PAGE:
The Hunger Games: Catching Fire Review: The Girl on Fire keeps burning, but not as bright (2023)

The Hunger Games: Catching Fireis the rare intelligent mainstream film full of compelling characters and emotional weight.

kAtniss Everdeen (Jennifer Lawrence), "The Girl on Fire," is no ordinary heroine: she's smart, deadly with a bow and arrow, strong and brave, but above all her compassion is her superpower. Your love for your sister Prim is so strong that inhunger games, she risks her life by volunteering to take Prim's place in the televised battle of life and death of the same name, which involves two "tribute" children, a boy and a girl, from each of the 12 districts of Panem compete against each other. Growing up, she supported her family through poaching, a skill that makes her deadly in the arena. But it's her strength of character and the constructed and actively acted out romance for the cameras with her district tribute boy, Peeta Mellark (Josh Hutcherson), whom she staunchly protects even when he's a liability that wins her games. .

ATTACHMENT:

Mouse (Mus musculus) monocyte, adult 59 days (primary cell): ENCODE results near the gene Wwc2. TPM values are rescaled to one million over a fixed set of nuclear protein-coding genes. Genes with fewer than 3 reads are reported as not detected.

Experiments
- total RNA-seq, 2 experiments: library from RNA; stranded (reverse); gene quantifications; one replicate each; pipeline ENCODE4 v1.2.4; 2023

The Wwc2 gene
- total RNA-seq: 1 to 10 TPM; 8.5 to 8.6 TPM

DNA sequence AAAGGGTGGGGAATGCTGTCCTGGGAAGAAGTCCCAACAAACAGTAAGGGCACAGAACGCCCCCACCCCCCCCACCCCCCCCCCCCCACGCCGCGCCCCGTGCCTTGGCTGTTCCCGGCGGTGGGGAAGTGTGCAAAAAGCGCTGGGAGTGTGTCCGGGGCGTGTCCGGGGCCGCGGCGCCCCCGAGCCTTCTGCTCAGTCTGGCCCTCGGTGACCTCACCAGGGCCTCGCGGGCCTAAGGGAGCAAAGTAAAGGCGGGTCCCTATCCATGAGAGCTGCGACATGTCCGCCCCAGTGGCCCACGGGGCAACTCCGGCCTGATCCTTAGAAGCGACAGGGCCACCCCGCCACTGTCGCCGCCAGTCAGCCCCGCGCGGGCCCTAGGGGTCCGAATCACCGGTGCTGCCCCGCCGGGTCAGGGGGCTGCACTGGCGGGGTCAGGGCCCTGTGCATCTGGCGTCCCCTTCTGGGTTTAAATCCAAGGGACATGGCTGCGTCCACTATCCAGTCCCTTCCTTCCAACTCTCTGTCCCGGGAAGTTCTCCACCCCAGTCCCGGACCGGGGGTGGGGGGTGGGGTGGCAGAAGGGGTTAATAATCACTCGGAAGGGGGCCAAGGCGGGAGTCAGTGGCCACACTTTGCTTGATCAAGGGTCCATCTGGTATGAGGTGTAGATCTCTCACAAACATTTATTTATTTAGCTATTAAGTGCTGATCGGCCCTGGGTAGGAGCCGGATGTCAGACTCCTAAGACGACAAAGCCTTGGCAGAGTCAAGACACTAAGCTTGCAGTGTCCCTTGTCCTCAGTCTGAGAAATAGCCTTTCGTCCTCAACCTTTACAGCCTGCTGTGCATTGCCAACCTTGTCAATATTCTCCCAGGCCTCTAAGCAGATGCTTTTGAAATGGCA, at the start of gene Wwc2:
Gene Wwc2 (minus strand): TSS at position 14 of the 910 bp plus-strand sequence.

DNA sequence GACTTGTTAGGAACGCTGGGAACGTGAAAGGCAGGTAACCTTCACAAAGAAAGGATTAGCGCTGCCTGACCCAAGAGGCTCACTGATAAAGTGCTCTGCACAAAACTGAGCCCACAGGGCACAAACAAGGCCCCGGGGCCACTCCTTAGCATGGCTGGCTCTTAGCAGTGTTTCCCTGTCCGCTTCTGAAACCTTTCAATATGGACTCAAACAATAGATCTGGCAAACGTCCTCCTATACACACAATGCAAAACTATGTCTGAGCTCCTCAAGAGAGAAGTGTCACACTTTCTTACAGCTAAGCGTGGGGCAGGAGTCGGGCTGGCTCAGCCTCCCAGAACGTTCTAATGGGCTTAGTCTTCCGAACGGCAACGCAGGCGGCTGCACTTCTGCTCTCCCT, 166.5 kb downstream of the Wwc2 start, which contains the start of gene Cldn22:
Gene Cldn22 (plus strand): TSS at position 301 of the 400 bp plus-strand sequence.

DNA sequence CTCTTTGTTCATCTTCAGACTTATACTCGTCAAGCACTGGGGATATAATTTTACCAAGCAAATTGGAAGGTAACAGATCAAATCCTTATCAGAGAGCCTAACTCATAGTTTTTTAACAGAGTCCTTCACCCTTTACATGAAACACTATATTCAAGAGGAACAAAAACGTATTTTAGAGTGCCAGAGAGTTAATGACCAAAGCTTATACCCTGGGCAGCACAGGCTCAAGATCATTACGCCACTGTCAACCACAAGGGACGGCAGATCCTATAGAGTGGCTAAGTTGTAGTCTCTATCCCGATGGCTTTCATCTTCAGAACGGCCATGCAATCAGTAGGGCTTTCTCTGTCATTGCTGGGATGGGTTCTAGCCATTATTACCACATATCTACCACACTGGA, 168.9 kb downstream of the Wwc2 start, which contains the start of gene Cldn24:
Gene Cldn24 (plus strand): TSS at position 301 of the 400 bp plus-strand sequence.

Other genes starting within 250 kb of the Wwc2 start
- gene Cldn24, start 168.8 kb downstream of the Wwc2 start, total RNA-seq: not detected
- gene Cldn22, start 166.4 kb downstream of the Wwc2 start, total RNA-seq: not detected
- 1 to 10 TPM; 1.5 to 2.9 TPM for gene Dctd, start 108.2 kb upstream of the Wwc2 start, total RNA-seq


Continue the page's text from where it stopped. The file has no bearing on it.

That such a strong, independent woman could be the focus of an action film in which emotional content is more important than emotion is unprecedented in Hollywood. Especially considering that Gary Rosshunger gamesand the sequel by Francis LawrenceThe Hunger Games: Catching Firethey are anything but chick flicks. by Rosshunger gamesit was as good as it got because of Jennifer Lawrence's superb performance as Katniss Everdeen;The Hunger Games: Catching Fireit also rests entirely on your shoulders. Lawrence's captivating performance is at its best in close-ups that show a multitude of conflicting emotions: her fear, her determination, her compassion, her staged love, and the fine line as a love performance leads to real love.

(Video) The Hunger Games: Catching Fire by Suzanne Collins | Free HD Audiobooks